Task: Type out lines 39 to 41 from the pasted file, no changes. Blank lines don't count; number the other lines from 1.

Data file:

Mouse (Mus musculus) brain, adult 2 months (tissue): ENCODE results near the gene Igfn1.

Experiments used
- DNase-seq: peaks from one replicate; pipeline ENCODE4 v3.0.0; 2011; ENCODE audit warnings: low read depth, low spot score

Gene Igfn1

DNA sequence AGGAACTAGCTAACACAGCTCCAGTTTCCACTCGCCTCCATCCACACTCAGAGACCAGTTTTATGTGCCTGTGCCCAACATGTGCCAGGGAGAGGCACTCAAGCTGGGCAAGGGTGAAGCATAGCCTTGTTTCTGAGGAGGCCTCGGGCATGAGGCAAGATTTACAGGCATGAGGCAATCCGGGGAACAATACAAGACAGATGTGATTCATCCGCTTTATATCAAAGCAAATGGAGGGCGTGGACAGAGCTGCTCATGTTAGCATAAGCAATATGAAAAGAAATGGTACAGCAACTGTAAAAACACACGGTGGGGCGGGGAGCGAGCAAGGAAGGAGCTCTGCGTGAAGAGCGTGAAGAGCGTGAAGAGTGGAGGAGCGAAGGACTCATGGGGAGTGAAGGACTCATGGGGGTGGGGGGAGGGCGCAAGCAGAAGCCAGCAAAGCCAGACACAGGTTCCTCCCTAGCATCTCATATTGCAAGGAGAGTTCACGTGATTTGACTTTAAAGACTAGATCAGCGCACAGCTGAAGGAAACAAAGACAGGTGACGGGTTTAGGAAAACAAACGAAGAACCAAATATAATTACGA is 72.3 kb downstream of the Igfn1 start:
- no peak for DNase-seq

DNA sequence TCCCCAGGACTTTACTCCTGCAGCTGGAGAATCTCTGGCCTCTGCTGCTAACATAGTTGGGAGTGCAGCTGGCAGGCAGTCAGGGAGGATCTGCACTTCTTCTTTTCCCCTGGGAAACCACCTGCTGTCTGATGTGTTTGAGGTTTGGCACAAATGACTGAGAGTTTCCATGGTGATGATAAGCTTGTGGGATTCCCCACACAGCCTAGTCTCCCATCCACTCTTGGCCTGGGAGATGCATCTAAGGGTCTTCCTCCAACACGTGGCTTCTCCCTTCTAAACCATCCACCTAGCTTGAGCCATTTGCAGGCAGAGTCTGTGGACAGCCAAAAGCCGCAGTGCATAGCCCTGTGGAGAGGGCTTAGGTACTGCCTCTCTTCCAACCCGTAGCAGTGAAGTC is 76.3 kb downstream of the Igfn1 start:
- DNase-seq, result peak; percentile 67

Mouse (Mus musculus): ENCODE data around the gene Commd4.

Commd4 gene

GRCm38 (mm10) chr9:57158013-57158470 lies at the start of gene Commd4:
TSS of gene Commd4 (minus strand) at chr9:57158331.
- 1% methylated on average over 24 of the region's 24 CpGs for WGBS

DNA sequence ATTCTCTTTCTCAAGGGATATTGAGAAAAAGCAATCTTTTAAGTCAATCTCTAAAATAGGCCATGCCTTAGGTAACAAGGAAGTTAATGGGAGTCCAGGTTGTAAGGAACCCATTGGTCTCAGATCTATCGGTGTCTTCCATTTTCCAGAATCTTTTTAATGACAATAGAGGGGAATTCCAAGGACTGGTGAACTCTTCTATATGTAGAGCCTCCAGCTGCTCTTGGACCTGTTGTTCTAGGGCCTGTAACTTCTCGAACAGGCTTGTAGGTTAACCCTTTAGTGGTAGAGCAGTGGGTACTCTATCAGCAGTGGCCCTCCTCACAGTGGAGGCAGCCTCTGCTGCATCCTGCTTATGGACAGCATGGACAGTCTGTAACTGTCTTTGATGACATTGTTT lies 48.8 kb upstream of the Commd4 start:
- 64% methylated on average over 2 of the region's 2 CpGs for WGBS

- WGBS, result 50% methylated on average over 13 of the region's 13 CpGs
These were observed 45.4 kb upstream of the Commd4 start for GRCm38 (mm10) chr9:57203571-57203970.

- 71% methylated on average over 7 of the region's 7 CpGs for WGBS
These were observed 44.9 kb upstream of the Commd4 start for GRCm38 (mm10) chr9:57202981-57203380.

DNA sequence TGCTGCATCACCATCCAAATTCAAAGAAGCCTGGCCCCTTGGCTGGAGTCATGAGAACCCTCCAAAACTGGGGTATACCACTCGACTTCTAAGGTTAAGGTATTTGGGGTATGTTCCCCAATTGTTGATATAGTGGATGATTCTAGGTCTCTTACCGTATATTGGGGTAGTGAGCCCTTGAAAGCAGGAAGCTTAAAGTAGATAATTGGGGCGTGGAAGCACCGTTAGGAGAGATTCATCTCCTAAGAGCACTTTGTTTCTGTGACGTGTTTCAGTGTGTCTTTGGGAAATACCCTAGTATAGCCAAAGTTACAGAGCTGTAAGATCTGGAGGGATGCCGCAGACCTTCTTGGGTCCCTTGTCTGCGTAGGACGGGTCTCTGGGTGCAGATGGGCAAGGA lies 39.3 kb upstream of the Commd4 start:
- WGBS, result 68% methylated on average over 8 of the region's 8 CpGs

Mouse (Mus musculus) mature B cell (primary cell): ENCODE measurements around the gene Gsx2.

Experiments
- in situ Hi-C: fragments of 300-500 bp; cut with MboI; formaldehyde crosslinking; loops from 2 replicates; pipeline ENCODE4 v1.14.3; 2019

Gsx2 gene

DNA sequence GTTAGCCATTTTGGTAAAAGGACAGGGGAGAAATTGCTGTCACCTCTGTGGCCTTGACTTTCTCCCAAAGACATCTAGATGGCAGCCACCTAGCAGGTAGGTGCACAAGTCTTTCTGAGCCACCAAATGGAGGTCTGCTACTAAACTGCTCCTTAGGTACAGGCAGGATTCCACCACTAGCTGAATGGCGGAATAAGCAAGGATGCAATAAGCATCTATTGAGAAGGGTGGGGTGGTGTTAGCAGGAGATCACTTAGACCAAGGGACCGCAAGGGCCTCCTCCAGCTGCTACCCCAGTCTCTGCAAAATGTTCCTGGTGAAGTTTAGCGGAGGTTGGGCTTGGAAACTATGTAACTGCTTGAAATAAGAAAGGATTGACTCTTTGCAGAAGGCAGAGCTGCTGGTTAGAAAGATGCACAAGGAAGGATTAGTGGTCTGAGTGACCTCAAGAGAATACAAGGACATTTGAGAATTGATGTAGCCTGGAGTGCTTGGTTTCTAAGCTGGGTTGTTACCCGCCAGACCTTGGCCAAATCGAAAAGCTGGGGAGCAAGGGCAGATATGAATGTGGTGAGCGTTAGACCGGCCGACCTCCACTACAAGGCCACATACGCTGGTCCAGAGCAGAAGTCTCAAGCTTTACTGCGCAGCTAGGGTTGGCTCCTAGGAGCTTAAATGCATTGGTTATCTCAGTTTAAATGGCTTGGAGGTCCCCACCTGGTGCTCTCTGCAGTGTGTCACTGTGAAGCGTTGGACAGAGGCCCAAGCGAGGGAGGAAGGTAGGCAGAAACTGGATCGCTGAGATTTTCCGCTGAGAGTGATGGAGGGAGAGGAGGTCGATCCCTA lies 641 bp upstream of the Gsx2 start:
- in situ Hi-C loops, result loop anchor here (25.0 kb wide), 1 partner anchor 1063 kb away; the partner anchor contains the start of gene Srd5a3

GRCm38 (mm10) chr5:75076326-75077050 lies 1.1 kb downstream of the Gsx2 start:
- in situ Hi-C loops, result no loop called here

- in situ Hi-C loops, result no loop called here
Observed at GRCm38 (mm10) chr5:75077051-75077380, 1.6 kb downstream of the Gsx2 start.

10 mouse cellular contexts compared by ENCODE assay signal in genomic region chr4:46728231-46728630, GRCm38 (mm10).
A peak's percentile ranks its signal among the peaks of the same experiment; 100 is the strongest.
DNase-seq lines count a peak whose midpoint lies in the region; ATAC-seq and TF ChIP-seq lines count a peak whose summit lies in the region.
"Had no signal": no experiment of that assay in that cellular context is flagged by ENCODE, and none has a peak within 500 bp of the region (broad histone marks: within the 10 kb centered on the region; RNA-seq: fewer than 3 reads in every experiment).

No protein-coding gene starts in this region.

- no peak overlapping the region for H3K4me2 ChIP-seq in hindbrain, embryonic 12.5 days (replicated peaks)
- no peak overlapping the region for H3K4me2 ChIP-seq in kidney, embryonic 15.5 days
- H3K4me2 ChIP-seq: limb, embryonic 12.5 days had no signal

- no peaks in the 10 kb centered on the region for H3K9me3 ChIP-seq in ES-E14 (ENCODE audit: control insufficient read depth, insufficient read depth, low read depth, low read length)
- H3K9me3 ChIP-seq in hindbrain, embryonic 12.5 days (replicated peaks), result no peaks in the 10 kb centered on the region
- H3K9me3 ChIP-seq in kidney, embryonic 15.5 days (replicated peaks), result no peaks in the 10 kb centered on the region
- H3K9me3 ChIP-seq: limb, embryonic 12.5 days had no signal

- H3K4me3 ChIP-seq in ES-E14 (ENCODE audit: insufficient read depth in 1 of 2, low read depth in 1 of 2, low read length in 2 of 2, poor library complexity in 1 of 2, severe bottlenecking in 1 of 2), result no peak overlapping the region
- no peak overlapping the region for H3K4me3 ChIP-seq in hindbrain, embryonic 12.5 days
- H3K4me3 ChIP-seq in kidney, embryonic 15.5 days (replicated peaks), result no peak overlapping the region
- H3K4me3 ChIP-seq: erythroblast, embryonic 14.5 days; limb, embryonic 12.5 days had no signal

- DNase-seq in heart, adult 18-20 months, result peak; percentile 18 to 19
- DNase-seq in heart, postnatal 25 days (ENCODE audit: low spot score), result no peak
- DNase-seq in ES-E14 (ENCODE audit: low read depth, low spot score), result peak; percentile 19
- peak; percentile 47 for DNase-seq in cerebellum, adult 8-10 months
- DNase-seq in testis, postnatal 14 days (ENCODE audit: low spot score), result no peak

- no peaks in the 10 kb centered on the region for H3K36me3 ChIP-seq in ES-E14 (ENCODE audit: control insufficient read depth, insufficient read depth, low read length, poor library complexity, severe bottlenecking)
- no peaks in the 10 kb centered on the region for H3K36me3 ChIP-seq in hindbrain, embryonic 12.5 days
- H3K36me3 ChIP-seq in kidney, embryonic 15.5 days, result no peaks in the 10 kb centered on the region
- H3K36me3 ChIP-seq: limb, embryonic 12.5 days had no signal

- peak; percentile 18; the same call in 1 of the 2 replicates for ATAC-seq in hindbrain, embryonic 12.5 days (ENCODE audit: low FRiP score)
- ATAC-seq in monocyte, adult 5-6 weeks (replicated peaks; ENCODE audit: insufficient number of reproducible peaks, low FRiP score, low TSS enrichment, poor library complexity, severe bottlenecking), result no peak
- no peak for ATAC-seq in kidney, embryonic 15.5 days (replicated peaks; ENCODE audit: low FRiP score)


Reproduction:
- H3K4me2 ChIP-seq: limb, embryonic 12.5 days had no signal

- no peaks in the 10 kb centered on the region for H3K9me3 ChIP-seq in ES-E14 (ENCODE audit: control insufficient read depth, insufficient read depth, low read depth, low read length)
- H3K9me3 ChIP-seq in hindbrain, embryonic 12.5 days (replicated peaks), result no peaks in the 10 kb centered on the region